Coeliac Disease—Myths and Facts

Published on Nov 22, 2017
Medically reviewed by Fabio Cataldi, MD

Coeliac disease shares many common intestinal symptoms with disorders such as inflammatory bowel disease (Crohn’s disease and ulcerative colitis). This overlap of symptoms, possibly due to a combination of genetics and environmental factors with coeliac disease and ulcerative colitis, may cause confusion as to what coeliac disease is and how to recognise it. Below are some coeliac disease myths and facts explained.

MYTH: Coeliac is an allergy.
FACT: Coeliac disease is an autoimmune disorder (body’s immune system attacks healthy body tissue by mistake), not an allergy. It is often mistaken for an allergic illness because (like an allergy) it requires a foreign substance to trigger it. People with coeliac disease who eat gluten may actually experience damage to their small intestine. When this damage occurs, the body may be unable to absorb nutrients from consumed food. Simply speaking, coeliac causes the body to attack itself every time a person with the disease eats gluten.

MYTH: Coeliac disease is the same thing as having a gluten sensitivity.
FACT: Coeliac disease is different from having a gluten sensitivity because intestinal damage (which happens in people with coeliac disease) does not occur in people who are only sensitive to gluten. People with gluten sensitivity will also test negative for coeliac disease antibodies. It’s easy to confuse the two conditions because the symptoms for coeliac disease and gluten sensitivity may be similar, and avoiding gluten in food may also make people with gluten sensitivity feel better too.

MYTH: Coeliac is a disease that affects only children.
Fact: Although coeliac disease is often thought of as a disease affecting children, it can develop at any age. Shared symptoms among children and adults include abdominal pain, diarrhoea and an itchy skin rash called dermatitis herpetiformis. Children may also experience delayed growth, short stature, delayed puberty, failure to thrive, neurologic issues, or behavioural issues. In adults, additional symptoms may include infertility, iron-deficiency anaemia, anxiety or depression, fatigue and bloating. If you or your child suffer from any of these symptoms, it’s important to see a doctor who treats coeliac disease to find out if you have this condition.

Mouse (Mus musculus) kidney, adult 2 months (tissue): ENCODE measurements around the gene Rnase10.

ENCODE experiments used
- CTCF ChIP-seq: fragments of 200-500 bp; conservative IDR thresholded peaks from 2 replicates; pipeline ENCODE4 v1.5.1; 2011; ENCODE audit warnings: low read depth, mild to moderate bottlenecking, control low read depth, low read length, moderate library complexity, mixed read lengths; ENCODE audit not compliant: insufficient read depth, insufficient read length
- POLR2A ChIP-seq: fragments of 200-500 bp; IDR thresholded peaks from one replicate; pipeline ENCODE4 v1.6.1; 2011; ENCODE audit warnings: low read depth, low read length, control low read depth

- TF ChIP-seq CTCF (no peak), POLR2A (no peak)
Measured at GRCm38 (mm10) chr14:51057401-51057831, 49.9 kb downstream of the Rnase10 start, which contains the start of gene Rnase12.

MYTH: If you do not have the same symptoms as your family member or someone with coeliac disease, you do not have coeliac disease.
FACT: Symptoms of coeliac disease may vary from one person to another, even among family members who suffer from it. It is not uncommon for one family member to have symptoms, while another to have no symptoms at all. First and second-degree relatives have an increased risk of developing coeliac disease. In fact, coeliac disease experts recommend family member testing as a proactive approach to diagnosis. Most doctors who treat coeliac disease suggest that relatives get a blood test at the same time their family member is diagnosed and then every 2 to 3 years or anytime when new symptoms emerge.

Because coeliac disease can develop at any age, it’s possible for a relative to have an initial negative test result, but then test positive years later. A genetic test can help to determine whether a person carries the coeliac disease gene.

MYTH: There is no way to diagnose coeliac disease.